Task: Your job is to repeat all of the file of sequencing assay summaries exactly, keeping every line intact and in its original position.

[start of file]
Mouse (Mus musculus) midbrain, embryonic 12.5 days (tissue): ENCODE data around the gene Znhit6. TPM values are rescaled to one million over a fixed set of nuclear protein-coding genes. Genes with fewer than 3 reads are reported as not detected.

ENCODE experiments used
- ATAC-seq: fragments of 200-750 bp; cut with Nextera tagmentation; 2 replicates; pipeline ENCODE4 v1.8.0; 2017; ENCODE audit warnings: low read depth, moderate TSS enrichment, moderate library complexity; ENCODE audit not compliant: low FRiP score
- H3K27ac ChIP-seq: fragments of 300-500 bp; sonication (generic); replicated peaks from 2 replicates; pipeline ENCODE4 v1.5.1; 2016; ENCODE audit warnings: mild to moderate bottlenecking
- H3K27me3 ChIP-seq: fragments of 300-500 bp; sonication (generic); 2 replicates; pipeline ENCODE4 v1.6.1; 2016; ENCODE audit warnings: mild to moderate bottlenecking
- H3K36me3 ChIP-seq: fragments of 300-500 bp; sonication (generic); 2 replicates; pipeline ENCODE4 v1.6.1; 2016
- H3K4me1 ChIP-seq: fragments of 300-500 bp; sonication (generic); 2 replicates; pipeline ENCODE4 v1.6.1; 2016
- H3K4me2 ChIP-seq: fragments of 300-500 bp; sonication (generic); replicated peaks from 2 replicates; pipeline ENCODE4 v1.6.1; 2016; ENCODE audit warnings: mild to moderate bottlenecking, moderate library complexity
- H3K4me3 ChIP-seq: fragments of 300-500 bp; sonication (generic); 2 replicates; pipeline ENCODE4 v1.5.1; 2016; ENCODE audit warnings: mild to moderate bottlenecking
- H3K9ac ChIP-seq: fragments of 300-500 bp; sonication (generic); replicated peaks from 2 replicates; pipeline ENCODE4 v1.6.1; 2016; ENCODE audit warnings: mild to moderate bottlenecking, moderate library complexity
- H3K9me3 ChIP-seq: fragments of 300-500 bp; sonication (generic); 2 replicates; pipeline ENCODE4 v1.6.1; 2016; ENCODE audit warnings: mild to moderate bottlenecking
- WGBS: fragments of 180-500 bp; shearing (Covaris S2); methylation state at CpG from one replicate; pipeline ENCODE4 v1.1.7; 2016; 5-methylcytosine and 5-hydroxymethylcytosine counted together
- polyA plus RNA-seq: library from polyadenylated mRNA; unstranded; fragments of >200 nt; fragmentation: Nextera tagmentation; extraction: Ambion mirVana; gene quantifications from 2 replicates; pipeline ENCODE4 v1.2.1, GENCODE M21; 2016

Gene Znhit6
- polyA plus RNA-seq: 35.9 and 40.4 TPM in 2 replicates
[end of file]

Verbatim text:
Mouse (Mus musculus) midbrain, embryonic 12.5 days (tissue): ENCODE data around the gene Znhit6. TPM values are rescaled to one million over a fixed set of nuclear protein-coding genes. Genes with fewer than 3 reads are reported as not detected.

ENCODE experiments used
- ATAC-seq: fragments of 200-750 bp; cut with Nextera tagmentation; 2 replicates; pipeline ENCODE4 v1.8.0; 2017; ENCODE audit warnings: low read depth, moderate TSS enrichment, moderate library complexity; ENCODE audit not compliant: low FRiP score
- H3K27ac ChIP-seq: fragments of 300-500 bp; sonication (generic); replicated peaks from 2 replicates; pipeline ENCODE4 v1.5.1; 2016; ENCODE audit warnings: mild to moderate bottlenecking
- H3K27me3 ChIP-seq: fragments of 300-500 bp; sonication (generic); 2 replicates; pipeline ENCODE4 v1.6.1; 2016; ENCODE audit warnings: mild to moderate bottlenecking
- H3K36me3 ChIP-seq: fragments of 300-500 bp; sonication (generic); 2 replicates; pipeline ENCODE4 v1.6.1; 2016
- H3K4me1 ChIP-seq: fragments of 300-500 bp; sonication (generic); 2 replicates; pipeline ENCODE4 v1.6.1; 2016
- H3K4me2 ChIP-seq: fragments of 300-500 bp; sonication (generic); replicated peaks from 2 replicates; pipeline ENCODE4 v1.6.1; 2016; ENCODE audit warnings: mild to moderate bottlenecking, moderate library complexity
- H3K4me3 ChIP-seq: fragments of 300-500 bp; sonication (generic); 2 replicates; pipeline ENCODE4 v1.5.1; 2016; ENCODE audit warnings: mild to moderate bottlenecking
- H3K9ac ChIP-seq: fragments of 300-500 bp; sonication (generic); replicated peaks from 2 replicates; pipeline ENCODE4 v1.6.1; 2016; ENCODE audit warnings: mild to moderate bottlenecking, moderate library complexity
- H3K9me3 ChIP-seq: fragments of 300-500 bp; sonication (generic); 2 replicates; pipeline ENCODE4 v1.6.1; 2016; ENCODE audit warnings: mild to moderate bottlenecking
- WGBS: fragments of 180-500 bp; shearing (Covaris S2); methylation state at CpG from one replicate; pipeline ENCODE4 v1.1.7; 2016; 5-methylcytosine and 5-hydroxymethylcytosine counted together
- polyA plus RNA-seq: library from polyadenylated mRNA; unstranded; fragments of >200 nt; fragmentation: Nextera tagmentation; extraction: Ambion mirVana; gene quantifications from 2 replicates; pipeline ENCODE4 v1.2.1, GENCODE M21; 2016

Gene Znhit6
- polyA plus RNA-seq: 35.9 and 40.4 TPM in 2 replicates